Francis Joyon did not take part in the 2006 edition of the Route du Rhum, which for the final time saw victory go to a 60-foot trimaran, Gitana 11 which Lionel Lemonchois sailed at an incredible pace to a triumph in Pointe-à-Pitre. Francis, recent record holder of the transatlantic crossing, said farewell in the most dramatic way possible to his venerable IDEC, the first to bear the name. She would be smashed to pieces on the rocks at Penmarc’h at the tip of Brittany. In 2006, he had a new boat built, an Irens design measuring 29 metres in length, a precursor of the move to the giant boats we see today, the Ultime multihulls. These would be accepted in the 2010 edition that Francis and IDEC SPORT tackled as one of the favourites in the shadow of a giant that everyone wondered whether it was reasonable to be used for solo sailing, the maxi-trimaran Groupama 3 skippered by Franck Cammas, designed and built for a crew and which had just won the Jules Verne Trophy with ten men on board.
“As soon as we got out of the Bay of Biscay, she had a 100 mile lead,” explained a smiling Francis Joyon. Groupama 3, which has since 2015 become IDEC SPORT, was in 2010 the world’s largest racing multihull. With her 31m length at the waterline, even with a mast shortened to 33.50 metres, she was a remarkable boat when sailed by a crew winning the Jules Verne Trophy, but it was hard to imagine then how she could be sailed by a solo sailor. Fitted with her famous bicycle powered winch, she had nevertheless been well adapted to solo sailing and Franck Cammas would from the very first few hours of racing obliterate the competition and gallop away alone towards Pointe-à-Pitre which he would reach in nine days, 3 hours, 14 minutes and 47 seconds. The width, weight and inertia of the boat would work wonders in the breeze, but it was above all the boat’s ability to sail downwind which would make all the difference from the start. “With equivalent wind, Franck could adopt a better angle to the wind and a more efficient trajectory than our narrower trimarans, designed more at that time for solo sailing,” explained Francis.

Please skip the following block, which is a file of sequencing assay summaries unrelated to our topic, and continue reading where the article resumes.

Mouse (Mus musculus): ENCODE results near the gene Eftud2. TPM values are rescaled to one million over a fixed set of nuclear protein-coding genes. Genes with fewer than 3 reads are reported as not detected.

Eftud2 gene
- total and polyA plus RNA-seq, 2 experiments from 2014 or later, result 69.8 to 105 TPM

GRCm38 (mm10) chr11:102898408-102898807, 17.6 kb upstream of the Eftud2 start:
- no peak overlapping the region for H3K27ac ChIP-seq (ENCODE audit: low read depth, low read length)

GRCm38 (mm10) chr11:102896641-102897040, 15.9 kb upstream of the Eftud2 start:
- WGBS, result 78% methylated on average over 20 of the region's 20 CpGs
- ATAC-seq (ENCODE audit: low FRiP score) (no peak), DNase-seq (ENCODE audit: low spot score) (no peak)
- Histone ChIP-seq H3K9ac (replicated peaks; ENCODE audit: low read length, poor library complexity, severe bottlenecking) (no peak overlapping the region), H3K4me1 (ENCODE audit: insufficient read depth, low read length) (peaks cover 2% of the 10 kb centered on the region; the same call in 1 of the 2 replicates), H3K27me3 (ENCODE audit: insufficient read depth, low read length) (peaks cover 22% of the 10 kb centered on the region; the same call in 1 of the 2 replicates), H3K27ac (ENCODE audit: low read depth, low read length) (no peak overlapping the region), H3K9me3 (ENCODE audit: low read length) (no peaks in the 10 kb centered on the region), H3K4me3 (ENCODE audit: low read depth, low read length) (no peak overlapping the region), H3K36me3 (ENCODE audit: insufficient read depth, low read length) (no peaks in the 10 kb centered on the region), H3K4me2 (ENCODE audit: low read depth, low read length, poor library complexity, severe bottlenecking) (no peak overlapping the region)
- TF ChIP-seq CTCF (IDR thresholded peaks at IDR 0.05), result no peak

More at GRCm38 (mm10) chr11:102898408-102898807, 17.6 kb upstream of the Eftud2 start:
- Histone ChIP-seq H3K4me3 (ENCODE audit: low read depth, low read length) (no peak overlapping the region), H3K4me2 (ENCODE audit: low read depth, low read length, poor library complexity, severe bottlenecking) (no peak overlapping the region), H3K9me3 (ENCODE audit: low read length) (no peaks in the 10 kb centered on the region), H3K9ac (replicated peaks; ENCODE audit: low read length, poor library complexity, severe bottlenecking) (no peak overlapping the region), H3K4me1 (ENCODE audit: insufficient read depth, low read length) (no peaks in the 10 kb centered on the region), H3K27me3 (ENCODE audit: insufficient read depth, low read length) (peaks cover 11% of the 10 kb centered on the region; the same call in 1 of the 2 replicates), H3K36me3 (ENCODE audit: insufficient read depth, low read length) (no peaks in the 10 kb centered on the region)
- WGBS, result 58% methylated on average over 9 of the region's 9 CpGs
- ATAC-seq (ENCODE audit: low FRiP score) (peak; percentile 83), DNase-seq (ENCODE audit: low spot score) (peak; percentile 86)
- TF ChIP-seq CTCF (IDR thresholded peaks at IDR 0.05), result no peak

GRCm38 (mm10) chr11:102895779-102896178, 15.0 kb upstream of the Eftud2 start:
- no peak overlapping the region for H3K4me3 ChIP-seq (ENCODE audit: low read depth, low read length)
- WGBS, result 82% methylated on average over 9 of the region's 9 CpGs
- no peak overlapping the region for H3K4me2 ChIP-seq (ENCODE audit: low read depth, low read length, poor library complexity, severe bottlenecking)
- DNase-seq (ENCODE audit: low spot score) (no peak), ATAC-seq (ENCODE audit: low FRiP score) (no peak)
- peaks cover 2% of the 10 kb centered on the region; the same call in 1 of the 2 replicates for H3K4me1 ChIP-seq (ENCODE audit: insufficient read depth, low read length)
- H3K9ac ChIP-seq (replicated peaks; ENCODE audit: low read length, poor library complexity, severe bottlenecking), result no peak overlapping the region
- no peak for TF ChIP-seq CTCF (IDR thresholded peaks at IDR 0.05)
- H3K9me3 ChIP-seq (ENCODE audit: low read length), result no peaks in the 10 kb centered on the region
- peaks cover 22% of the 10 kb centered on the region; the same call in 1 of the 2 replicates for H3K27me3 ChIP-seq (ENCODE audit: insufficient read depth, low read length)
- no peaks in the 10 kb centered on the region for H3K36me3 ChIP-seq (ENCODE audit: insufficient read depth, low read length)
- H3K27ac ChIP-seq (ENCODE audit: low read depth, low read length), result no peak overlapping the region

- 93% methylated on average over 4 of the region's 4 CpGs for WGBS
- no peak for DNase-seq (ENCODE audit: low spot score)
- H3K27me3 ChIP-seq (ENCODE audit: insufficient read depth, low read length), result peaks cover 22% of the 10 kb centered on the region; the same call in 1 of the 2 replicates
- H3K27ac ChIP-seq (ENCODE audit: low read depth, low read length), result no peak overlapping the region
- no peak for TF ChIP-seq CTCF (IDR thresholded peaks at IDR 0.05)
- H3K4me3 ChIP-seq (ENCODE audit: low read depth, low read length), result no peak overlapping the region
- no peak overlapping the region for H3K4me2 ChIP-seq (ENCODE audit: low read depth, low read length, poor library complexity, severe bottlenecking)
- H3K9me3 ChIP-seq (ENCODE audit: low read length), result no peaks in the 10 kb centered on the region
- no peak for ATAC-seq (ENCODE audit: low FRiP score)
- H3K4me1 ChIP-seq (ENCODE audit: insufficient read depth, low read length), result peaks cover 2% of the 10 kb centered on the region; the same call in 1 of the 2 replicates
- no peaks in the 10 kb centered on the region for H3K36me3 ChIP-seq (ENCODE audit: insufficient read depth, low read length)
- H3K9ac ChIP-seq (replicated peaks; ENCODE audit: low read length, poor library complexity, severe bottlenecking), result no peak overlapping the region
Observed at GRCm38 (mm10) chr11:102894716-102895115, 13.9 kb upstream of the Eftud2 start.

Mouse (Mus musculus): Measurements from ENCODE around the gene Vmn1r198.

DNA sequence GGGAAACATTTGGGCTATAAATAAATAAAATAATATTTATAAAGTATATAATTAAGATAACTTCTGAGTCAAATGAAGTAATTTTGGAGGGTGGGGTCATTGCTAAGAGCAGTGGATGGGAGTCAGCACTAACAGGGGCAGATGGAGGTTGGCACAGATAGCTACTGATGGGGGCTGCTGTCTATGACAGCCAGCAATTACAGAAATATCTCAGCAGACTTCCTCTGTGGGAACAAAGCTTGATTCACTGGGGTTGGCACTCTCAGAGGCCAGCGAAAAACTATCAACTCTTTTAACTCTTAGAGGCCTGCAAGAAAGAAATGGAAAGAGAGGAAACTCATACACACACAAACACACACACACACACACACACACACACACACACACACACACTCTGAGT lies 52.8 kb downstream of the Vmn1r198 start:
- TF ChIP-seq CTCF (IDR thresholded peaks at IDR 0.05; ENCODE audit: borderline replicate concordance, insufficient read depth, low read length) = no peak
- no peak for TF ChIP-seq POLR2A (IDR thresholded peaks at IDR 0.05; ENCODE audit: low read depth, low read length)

Holder of the solo round the world record since 2008, Francis moved back to fleet racing with this ninth edition of the Route du Rhum. His Irens designed boat underwent many changes in 2010, benefiting from foils placed under the sides of the hulls of the maxi-trimaran, and a mainsail with a surface area 30 m² bigger than the previous one, with a 5m square top. “The rhythm of the race came as something of a surprise,” he admitted at the finish. “From the start, we needed to be constantly alert, not just for other boats and shipping, but to keep an eye on our rivals. I think I spent four days without sleeping, as I was scared that my opponents would go for an option while I dozed.” With Franck Cammas out of reach, Francis was determined to hang on to second place. He needed to ward off attacks from Thomas Coville, at the helm of what was practically a sister-ship, Sodebo, based on the same design by Nigel Irens, but with a slightly longer waterline length. It was an exciting finish, as Francis and Thomas had to deal with light headwinds to get to Pointe-à-Pitre. Francis would finally finish around fifteen hours ahead of Thomas, with Groupama crossing the line in first place ten hours ahead of IDEC SPORT. It was this very same Groupama 3 that would win the following edition after being rechristened Banque Populaire VII, with Loïck Peyron at the helm.
“I’m pleased with getting second place, my best result in the Rhum,” Francis admitted. “I quickly saw that Franck was flying away. This was no longer sailing as we knew it. From the first day, he got a lead of a hundred miles. My ambition of winning the race was soon dashed when he took off like that.”
See you next week for a look at Francis Joyon’s sixth and final attempt at the Route du Rhum in 2014.